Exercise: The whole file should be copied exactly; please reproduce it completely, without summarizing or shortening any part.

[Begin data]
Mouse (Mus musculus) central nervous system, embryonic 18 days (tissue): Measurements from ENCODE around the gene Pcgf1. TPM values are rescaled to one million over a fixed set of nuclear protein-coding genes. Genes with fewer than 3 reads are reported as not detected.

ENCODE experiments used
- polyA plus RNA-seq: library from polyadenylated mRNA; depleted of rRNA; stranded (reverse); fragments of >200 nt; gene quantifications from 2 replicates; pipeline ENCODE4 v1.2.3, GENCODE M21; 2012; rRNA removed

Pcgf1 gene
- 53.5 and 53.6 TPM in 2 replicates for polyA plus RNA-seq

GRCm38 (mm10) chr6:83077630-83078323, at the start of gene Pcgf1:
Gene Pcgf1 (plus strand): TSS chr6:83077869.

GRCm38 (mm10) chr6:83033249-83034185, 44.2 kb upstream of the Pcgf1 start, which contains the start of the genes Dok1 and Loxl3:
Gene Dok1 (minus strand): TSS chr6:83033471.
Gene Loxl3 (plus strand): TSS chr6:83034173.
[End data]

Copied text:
Mouse (Mus musculus) central nervous system, embryonic 18 days (tissue): Measurements from ENCODE around the gene Pcgf1. TPM values are rescaled to one million over a fixed set of nuclear protein-coding genes. Genes with fewer than 3 reads are reported as not detected.

ENCODE experiments used
- polyA plus RNA-seq: library from polyadenylated mRNA; depleted of rRNA; stranded (reverse); fragments of >200 nt; gene quantifications from 2 replicates; pipeline ENCODE4 v1.2.3, GENCODE M21; 2012; rRNA removed

Pcgf1 gene
- 53.5 and 53.6 TPM in 2 replicates for polyA plus RNA-seq

GRCm38 (mm10) chr6:83077630-83078323, at the start of gene Pcgf1:
Gene Pcgf1 (plus strand): TSS chr6:83077869.

GRCm38 (mm10) chr6:83033249-83034185, 44.2 kb upstream of the Pcgf1 start, which contains the start of the genes Dok1 and Loxl3:
Gene Dok1 (minus strand): TSS chr6:83033471.
Gene Loxl3 (plus strand): TSS chr6:83034173.